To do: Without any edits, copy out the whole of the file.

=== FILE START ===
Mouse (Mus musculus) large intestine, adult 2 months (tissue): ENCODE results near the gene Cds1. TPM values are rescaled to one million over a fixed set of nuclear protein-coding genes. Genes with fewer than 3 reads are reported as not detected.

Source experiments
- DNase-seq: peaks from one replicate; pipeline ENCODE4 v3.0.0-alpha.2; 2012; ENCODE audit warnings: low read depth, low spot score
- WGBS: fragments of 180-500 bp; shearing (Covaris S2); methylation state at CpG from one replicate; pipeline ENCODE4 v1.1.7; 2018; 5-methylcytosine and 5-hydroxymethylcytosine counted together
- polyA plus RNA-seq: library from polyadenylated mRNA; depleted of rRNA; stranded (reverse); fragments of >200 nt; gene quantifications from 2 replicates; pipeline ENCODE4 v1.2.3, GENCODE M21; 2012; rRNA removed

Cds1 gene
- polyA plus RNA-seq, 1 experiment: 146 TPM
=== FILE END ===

Mouse (Mus musculus) large intestine, adult 2 months (tissue): ENCODE results near the gene Cds1. TPM values are rescaled to one million over a fixed set of nuclear protein-coding genes. Genes with fewer than 3 reads are reported as not detected.

Source experiments
- DNase-seq: peaks from one replicate; pipeline ENCODE4 v3.0.0-alpha.2; 2012; ENCODE audit warnings: low read depth, low spot score
- WGBS: fragments of 180-500 bp; shearing (Covaris S2); methylation state at CpG from one replicate; pipeline ENCODE4 v1.1.7; 2018; 5-methylcytosine and 5-hydroxymethylcytosine counted together
- polyA plus RNA-seq: library from polyadenylated mRNA; depleted of rRNA; stranded (reverse); fragments of >200 nt; gene quantifications from 2 replicates; pipeline ENCODE4 v1.2.3, GENCODE M21; 2012; rRNA removed

Cds1 gene
- polyA plus RNA-seq, 1 experiment: 146 TPM